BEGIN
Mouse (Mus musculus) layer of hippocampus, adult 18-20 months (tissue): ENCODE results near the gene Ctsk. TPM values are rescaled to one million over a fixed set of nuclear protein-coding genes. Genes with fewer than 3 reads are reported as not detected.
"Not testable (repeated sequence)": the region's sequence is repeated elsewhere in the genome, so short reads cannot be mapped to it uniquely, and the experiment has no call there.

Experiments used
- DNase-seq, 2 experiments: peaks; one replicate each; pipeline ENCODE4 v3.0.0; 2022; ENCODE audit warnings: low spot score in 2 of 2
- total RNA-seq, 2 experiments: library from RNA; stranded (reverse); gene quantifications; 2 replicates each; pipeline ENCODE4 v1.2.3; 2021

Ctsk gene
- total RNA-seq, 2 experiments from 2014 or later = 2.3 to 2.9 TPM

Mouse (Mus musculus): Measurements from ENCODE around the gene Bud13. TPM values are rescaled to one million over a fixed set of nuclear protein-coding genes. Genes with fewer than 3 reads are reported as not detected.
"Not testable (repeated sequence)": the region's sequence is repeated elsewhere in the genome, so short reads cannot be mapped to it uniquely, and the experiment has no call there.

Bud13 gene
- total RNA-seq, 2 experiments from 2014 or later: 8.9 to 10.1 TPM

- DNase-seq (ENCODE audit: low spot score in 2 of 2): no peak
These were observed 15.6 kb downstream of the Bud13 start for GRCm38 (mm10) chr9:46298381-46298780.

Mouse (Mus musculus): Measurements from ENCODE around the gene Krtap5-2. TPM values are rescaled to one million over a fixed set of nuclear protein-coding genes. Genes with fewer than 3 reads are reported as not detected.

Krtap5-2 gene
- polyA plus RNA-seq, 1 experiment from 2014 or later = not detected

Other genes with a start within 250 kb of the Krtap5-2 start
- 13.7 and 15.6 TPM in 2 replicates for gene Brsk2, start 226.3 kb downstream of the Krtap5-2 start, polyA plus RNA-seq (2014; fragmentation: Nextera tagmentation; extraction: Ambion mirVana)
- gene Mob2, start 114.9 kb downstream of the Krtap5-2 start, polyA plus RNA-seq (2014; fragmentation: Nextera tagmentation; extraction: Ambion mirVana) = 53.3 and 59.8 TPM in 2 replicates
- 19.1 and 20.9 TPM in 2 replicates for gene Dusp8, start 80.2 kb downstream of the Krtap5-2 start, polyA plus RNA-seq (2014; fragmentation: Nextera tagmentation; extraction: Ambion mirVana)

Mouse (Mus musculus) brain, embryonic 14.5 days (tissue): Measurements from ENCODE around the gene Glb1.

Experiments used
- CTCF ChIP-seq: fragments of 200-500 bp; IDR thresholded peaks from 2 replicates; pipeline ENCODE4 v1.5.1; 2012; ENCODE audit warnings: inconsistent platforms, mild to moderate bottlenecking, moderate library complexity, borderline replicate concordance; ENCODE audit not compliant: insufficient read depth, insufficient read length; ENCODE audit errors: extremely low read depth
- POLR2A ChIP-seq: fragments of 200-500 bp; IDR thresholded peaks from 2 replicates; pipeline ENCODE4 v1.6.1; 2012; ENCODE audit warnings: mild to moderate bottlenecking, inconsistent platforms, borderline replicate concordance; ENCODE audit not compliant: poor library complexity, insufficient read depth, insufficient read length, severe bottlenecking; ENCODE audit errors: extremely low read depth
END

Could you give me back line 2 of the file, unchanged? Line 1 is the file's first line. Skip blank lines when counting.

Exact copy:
"Not testable (repeated sequence)": the region's sequence is repeated elsewhere in the genome, so short reads cannot be mapped to it uniquely, and the experiment has no call there.